Amanda Layne Miller ’14 Pitches Her Screenplay at Indie Memphis Film Festival

Even though history is not her favorite subject, Amanda Layne Miller ’14 discovered her life’s passion at Hutchison in Nancy Smith’s history class in the sixth grade. Miller had a research assignment and was required to present it using Windows Movie Maker. “I learned how to use it for the first time and loved it. I started documenting my life with my camera and editing my own videos, and it turned out that I loved film and loved making it.”
Miller graduated from the University of Southern California (USC) this year and returned to Memphis in November because she is one of 12 finalists in the Festival’s Black Filmmaker Residency in Screenwriting competition. During the Festival, Miller will pitch her feature movie screenplay, which is set in Memphis, to investors and producers. One winner will be awarded $10,000 toward a feature film project.
Miller said she has five minutes to pitch her feature film idea, but that there also will be opportunities to meet with different producers and investors, as well as audience members to network and trade information. “It’s a chance to network and tell as many people my elevator pitch as possible and see what happens. I just want to get my feature film idea on the radar of as many industry people as I can.”
Before the Festival, Miller visited Hutchison to talk with faculty members Nick Simpson, upper school multimedia teacher, Tracey Zerwig Ford, fine arts & Center for Excellence director, and Mary Aubrey Landrum Stafford ’10, alumnae director. She also answered questions from students Caroline Couch ’20, Callie Oehmler ’20, and Audrey Jones ’19. She talked about her experiences at USC and some of the things she’s learned about filmmaking and writing.
“Before I started at USC, I doubted myself and the stories I wanted to tell,” Miller admitted. “After being at USC, I learned to have confidence in what I have to say and know that I have something to say that’s different from everyone else.” She stressed to Couch, Oehmler, and Jones that if they feel like they have something to say, they should just do it. “There’s nothing holding you back except you.
“The second most valuable thing I learned at USC was about collaboration. Don’t try to do everything alone,” Miller said. “Your friends are going to want to help you, and you’re not going to be good at everything. Let other people help you with their skills, and then you can offer them your skills in return.”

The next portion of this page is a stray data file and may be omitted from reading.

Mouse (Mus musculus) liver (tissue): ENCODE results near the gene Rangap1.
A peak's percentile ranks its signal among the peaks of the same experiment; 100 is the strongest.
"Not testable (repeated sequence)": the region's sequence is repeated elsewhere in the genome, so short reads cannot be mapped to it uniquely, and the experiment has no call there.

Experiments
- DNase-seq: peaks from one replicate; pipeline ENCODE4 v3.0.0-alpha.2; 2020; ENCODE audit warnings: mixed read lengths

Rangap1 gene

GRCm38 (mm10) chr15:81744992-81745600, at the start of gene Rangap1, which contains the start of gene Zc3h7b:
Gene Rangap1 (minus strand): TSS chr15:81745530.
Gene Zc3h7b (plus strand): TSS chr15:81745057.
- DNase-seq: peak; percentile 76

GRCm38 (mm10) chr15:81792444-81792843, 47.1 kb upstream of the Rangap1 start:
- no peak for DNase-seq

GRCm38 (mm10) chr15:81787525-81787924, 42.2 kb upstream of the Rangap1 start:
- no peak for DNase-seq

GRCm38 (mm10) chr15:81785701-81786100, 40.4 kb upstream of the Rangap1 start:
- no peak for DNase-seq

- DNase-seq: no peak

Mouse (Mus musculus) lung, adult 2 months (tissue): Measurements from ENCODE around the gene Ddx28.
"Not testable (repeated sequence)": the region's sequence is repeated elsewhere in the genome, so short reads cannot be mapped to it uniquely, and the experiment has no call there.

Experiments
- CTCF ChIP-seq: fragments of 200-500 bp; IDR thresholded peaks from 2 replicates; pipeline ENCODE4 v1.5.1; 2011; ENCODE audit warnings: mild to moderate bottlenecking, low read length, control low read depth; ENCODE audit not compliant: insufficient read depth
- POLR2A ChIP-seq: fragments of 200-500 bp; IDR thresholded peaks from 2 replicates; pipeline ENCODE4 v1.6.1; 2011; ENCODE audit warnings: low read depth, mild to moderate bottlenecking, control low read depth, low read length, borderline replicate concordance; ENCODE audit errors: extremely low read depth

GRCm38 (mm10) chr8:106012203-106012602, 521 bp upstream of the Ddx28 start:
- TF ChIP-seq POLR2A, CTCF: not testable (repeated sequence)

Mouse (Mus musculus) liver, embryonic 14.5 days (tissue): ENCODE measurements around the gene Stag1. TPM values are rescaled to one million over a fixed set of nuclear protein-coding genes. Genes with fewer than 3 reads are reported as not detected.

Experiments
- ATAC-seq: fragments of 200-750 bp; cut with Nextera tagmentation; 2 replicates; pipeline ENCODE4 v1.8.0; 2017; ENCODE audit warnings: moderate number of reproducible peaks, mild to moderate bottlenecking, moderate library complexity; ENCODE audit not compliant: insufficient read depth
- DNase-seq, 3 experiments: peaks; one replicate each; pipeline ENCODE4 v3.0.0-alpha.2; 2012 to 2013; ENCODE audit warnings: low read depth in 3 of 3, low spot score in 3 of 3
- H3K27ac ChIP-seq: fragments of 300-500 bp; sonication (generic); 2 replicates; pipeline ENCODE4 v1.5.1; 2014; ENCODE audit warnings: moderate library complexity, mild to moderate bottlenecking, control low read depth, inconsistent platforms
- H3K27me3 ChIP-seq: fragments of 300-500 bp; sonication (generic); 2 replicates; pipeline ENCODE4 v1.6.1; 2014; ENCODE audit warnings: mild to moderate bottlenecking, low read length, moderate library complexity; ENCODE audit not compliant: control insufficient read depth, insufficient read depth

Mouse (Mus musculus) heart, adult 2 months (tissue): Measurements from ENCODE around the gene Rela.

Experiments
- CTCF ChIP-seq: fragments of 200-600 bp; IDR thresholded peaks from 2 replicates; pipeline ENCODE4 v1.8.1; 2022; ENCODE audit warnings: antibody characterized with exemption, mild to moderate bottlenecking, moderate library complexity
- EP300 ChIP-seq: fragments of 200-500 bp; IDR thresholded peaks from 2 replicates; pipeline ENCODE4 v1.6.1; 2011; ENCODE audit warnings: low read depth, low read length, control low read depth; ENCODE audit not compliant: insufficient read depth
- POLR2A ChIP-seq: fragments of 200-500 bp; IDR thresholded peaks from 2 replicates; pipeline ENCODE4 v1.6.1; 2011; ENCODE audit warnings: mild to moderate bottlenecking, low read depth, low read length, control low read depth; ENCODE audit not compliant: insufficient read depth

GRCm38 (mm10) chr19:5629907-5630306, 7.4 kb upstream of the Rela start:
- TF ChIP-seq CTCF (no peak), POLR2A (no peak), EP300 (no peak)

Miller and her sister, Amber Miller ’16, both graduated from Hutchison. Miller said she remembered touring the school for senior kindergarten with her mother, Veronica Cherry, who was starting to work at Hutchison as a Spanish teacher. “We all three came to Hutchison at the same time.”
“I got my love of learning and being creative from Hutchison,” Miller added. “There were options shown to me that I’m really grateful for, especially the arts programs. I did musical theatre from fourth grade to senior year. My teachers always encouraged me to be creative and go after anything I wanted to, especially in my writing classes. As I turned out to be a writer, I really credit Hutchison for those skills, specifically.”
When she was in upper school, she was the resident videographer, editing and filming the student council videos and completing a certificate of arts. “In order to get into USC, I had to make a five-minute short film, and I shot it at Hutchison and cast all of my friends in it.
“Hutchison teaches you how to be a great writer,” Miller said. “Christina Wellford-Scott ’69 was influential in teaching me how to think about literature, theatre, writing, and life in general. She was really inspirational to me while I was there.”

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Hutchison is the leading private girls school in Memphis for ages 2 years old through twelfth grade.